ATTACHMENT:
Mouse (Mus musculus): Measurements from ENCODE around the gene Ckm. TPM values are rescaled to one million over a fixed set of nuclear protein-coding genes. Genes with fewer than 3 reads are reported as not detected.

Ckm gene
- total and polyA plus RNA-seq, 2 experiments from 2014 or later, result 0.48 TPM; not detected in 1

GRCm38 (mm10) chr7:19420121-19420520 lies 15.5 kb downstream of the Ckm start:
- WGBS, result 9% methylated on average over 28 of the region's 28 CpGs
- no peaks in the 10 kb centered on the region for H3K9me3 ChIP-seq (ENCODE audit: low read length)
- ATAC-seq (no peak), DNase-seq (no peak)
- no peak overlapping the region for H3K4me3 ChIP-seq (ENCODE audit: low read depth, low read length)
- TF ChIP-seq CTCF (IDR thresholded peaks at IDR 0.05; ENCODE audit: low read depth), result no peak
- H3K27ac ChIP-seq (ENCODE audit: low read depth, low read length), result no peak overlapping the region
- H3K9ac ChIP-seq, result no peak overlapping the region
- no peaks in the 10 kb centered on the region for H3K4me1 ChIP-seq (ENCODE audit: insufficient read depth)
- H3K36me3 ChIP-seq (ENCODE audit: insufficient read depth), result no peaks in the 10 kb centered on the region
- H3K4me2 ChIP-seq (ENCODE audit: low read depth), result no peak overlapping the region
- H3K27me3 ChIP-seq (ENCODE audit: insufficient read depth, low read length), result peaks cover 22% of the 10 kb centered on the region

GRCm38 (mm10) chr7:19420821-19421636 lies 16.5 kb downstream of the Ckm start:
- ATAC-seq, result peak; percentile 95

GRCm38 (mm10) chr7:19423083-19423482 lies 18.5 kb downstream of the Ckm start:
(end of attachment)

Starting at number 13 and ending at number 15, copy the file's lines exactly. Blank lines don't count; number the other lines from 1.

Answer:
- H3K36me3 ChIP-seq (ENCODE audit: insufficient read depth), result no peaks in the 10 kb centered on the region
- H3K4me2 ChIP-seq (ENCODE audit: low read depth), result no peak overlapping the region
- H3K27me3 ChIP-seq (ENCODE audit: insufficient read depth, low read length), result peaks cover 22% of the 10 kb centered on the region